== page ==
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Today's Stichomancy for Karl Rove

The first excerpt represents the element of Air. It speaks of mental influences and the process of thought, and is drawn from The Road to Oz by L. Frank Baum:

little man who attracted attention at once, although he seemed modest and retiring. For he was made of candy, and carried a tin sugar-sifter filled with powdered sugar, with which he dusted himself frequently so that he wouldn't stick to things if he touched them. The High Chamberlain had called him "The Candy Man of Merryland," and Dorothy saw that one of his thumbs looked as if it had been bitten off by some one who was fond of candy and couldn't resist the temptation.

The wax doll Queen spoke prettily to Dorothy and the others, and sent her loving greetings to Ozma before she retired to the rooms prepared for her. She had brought a birthday present wrapped in tissue paper and tied with pink and blue ribbons, and one of the wooden soldiers

The Road to Oz
The second excerpt represents the element of Fire. It speaks of emotional influences and base passions, and is drawn from A Legend of Montrose by Walter Scott:

received a letter from the present Robert Stewart of Ardvoirlich, favouring him with the account of the unhappy slaughter of Lord Kilpont, differing from, and more probable than, that given by Bishop Wishart, whose narrative infers either insanity or the blackest treachery on the part of James Stewart of Ardvoirlich, the ancestor of the present family of that name. It is but fair to give the entire communication as received from my respected correspondent, which is more minute than the histories of the period.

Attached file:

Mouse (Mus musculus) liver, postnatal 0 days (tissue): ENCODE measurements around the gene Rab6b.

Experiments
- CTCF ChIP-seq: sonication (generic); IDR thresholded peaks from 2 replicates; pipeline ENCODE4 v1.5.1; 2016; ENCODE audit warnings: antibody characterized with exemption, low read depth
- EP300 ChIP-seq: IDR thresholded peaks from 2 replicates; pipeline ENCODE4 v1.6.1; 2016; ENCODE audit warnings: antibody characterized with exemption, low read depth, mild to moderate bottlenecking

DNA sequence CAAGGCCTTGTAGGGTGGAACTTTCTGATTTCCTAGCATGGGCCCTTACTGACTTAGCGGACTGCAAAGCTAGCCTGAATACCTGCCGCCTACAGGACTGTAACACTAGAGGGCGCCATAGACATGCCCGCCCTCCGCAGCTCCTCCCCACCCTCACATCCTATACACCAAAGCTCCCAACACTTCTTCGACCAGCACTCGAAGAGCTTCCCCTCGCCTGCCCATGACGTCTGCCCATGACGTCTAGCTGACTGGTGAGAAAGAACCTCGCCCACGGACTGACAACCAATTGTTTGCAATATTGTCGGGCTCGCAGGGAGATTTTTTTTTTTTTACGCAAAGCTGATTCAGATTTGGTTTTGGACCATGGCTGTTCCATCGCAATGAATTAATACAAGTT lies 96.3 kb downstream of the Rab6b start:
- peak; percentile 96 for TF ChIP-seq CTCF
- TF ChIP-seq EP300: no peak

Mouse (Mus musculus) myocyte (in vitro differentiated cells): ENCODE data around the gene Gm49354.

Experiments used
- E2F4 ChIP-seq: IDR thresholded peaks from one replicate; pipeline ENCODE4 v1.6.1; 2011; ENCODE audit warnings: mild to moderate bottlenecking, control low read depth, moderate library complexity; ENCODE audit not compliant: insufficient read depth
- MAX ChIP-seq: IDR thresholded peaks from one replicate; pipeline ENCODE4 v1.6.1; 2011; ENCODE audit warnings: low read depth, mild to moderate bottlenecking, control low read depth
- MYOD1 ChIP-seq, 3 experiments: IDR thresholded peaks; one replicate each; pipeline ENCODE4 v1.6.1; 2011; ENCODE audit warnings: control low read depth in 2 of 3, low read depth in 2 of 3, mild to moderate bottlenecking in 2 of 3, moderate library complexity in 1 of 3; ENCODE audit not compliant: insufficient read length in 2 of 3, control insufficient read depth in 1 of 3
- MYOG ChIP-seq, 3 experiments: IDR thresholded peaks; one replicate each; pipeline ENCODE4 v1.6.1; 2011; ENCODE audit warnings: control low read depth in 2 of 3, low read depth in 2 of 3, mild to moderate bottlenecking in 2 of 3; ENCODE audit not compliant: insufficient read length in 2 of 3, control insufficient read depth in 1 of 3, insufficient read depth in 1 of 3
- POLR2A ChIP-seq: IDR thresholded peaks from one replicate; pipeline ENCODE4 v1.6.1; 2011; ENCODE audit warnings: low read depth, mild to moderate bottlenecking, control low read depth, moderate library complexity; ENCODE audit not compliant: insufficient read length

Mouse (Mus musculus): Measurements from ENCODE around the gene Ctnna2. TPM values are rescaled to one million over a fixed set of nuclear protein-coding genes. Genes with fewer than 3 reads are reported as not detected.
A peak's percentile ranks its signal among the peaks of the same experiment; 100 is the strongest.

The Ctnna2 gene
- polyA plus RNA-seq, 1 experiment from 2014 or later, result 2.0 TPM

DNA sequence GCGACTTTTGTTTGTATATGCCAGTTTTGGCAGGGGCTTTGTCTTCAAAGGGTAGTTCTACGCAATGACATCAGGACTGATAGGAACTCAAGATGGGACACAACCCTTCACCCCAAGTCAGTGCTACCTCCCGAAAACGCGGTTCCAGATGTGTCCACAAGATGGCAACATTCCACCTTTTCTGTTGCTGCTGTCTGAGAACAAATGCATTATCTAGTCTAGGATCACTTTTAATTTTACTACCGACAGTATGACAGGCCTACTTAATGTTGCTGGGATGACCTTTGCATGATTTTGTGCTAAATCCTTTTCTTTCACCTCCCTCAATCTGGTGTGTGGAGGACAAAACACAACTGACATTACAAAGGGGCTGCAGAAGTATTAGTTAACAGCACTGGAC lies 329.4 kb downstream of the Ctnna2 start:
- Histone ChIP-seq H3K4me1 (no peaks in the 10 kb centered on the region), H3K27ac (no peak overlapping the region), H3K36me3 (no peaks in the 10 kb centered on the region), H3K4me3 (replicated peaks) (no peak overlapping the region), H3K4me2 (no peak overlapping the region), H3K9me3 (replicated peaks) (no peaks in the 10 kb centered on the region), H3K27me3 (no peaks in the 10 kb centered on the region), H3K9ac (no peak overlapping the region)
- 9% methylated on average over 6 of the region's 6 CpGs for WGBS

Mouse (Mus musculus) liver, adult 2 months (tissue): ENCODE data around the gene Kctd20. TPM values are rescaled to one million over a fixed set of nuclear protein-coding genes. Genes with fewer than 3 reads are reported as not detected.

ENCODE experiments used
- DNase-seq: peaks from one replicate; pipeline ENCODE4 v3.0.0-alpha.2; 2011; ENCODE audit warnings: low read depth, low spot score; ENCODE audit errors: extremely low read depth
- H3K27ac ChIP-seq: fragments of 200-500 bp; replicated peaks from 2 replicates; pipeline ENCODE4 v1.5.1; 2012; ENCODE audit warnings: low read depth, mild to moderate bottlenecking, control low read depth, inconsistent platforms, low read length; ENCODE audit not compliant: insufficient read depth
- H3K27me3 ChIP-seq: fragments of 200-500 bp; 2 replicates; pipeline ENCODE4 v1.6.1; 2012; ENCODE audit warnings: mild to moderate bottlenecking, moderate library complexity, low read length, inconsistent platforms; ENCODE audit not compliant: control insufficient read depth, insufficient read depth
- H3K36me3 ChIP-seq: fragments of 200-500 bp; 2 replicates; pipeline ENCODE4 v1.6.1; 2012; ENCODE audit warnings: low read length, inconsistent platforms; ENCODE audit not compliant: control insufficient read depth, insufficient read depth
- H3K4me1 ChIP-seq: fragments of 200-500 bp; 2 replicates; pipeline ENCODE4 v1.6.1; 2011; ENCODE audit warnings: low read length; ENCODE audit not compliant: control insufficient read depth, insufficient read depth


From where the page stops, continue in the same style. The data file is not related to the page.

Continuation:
"Although I have not the honour of being personally known to you, I hope you will excuse the liberty I now take, in addressing you

The third excerpt represents the element of Water. It speaks of pure spiritual influences and feelings of love, and is drawn from The Unseen World and Other Essays by John Fiske:

abhorrence with which we regard him; and his humility in face of death is neither better nor worse than the assumed humility which had become second nature to Uriah Heep. In short, take him for all in all, he was probably the most loathsome character in all European history. He has frequently been called, by Protestant historians, an incarnate devil; but we do not think that Mephistopheles would acknowledge him. He should rather be classed among those creatures described by Dante as "a Dio spiacenti ed ai nemici sui."

The abdication of Charles V. left Philip ruler over wider dominions than had ever before been brought together under the

The Unseen World and Other Essays
The fourth excerpt represents the element of Earth. It speaks of physical influences and the impact of the unseen on the visible world, and is drawn from The Young Forester by Zane Grey:

till I had lain quiet for a little did I realize that every bone and muscle felt utterly worn out. I seemed to deaden and stiffen more each moment. Presently Dick breathed heavily and Hiram snored. The red glow of fire paled and died. I heard the clinking of the hobbles on Target, and a step, now and then, of the other horses. The sky grew ever bluer and colder, the stars brighter and larger, and the night wind moaned in the pines. I heard a coyote bark, a trout splash in the pool, and the hoot of an owl. Then the sounds and the clear, cold night seemed to fade away.

When Dick roused me the forest was shrouded in gray, cold fog. No time was lost in getting breakfast, driving in the horses, and packing. Hardly any words were exchanged. My comrades appeared even soberer than on the day

The Young Forester